— LAPD Communications (@911LAPD) September 7, 2015
Judy Carne will probably be best remembered as the “Sock it to me!” girl on the wild ’60s variety show Laugh-In. She passed away in Northamptonshire, England, at the age of 76. She was once married to Burt Reynolds.
Milner and Carne weren’t the only celebrities who passed away this month. We also lost actor Dean Jones, Our Gang child actress Jean Darling, and Warren Murphy, creator of The Destroyer (Remo Williams) series and screenwriter of movies like The Eiger Sanction.
It’s Not the Heat, it’s the Humidity … Actually It’s Both
Last year at this time I remember mentioning the tennis players that were dropping out of the U.S. Open because of the humidity and cramping. And it was only a few people. This year’s tournament, currently going on in Flushing Meadow, New York, has seen over a dozen people withdrawing. During some day matches the on-court temperatures can reach 140 degrees! American Jack Sock was so wiped out that he actually had to be helped off the court. And he was ahead in the match.
Eugenie Bouchard, the 25th seed, withdrew because of an injury, but not one she suffered on court. The Canadian fell in the locker room and got a concussion after hitting her head.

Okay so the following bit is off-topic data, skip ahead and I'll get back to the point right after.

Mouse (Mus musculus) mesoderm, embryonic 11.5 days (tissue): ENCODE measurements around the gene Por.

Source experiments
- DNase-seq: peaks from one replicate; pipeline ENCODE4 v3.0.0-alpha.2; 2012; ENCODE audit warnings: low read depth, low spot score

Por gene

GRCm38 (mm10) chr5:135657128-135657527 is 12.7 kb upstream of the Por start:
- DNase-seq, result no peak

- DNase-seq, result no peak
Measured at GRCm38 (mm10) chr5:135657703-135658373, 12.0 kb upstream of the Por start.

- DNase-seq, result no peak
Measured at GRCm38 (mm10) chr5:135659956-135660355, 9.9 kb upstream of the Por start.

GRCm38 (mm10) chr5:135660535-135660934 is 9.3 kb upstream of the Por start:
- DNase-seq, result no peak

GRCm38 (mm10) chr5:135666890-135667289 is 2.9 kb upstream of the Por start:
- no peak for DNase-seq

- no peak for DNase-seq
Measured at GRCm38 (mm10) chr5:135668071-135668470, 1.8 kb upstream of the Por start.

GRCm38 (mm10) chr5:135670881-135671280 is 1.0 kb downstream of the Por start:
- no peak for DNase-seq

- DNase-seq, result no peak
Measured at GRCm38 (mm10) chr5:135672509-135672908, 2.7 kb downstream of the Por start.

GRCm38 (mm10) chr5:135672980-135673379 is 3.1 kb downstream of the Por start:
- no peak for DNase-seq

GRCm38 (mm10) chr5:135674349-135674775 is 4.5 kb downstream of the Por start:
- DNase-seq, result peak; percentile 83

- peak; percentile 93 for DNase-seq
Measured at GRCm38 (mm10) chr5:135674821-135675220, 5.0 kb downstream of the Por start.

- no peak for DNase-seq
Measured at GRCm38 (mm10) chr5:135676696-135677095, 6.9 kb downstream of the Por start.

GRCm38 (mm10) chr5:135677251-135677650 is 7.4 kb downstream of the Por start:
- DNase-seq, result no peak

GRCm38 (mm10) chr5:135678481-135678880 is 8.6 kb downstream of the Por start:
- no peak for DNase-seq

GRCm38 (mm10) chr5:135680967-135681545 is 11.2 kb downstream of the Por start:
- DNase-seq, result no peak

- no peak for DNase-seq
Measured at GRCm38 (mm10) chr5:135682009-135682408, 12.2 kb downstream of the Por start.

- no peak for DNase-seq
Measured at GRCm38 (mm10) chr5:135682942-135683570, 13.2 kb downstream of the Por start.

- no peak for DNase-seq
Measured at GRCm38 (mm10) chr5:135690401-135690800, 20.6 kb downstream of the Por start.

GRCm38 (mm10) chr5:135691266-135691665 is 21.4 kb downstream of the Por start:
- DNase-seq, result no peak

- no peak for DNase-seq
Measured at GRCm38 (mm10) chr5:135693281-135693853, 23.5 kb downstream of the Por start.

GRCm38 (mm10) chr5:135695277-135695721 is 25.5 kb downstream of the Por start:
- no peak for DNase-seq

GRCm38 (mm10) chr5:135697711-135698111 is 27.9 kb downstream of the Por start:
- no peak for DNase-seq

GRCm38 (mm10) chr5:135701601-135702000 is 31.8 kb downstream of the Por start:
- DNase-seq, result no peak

September Is National Potato Month
Do you take vegetables for granted? If you do, it’s probably the potato. It’s always there, in its many forms, and while we deeply love it, we take it for granted. Most potatoes aren’t colorful, and they’re certainly not as hip as kale. But name another vegetable that’s as versatile as the potato. Seriously, name one. Think about it and come back to this column in a few hours.
Hello again. Hope you spent the past few hours wisely. Now let’s get to some potato recipes. Country Living has 18 simple ideas for cooking potatoes. Allrecipes has some great potato side dishes. And since it seems like the heat and humidity is never going away, how about you make a Spud Shake? It’s a refreshing milkshake made from (yes) potatoes.
Notice I said you make, because it’s certainly not something I’m going to try.
Upcoming Events and Anniversaries
Luna 2 crashes into moon (September 14, 1959)
The Soviet space probe was the first object from Earth to reach another celestial body, and it concerned the U.S. so much that we ramped up our own space program.
Grace Kelly dies (September 14, 1982)
Here is the last interview with the movie star and Princess of Monaco, two months before her death.
First photocopier debuts (September 16, 1959)
It was called the Xerox 914, and its debut aired on live television.
The Battle of Antietam (September 17, 1862)
The Saturday Evening Post has been around so long that we had a report from the battle in our September 27, 1862 issue.
The first space shuttle Enterprise debuts (September 17, 1976)
And who was there to mark the occasion? The cast of Star Trek, of course.
President Garfield dies (September 19, 1881)
The 20th President of the United States died from infection and blood poisoning after being shot by Charles Guiteau on July 2. Some historians believe the president would have lived if doctors had treated him better.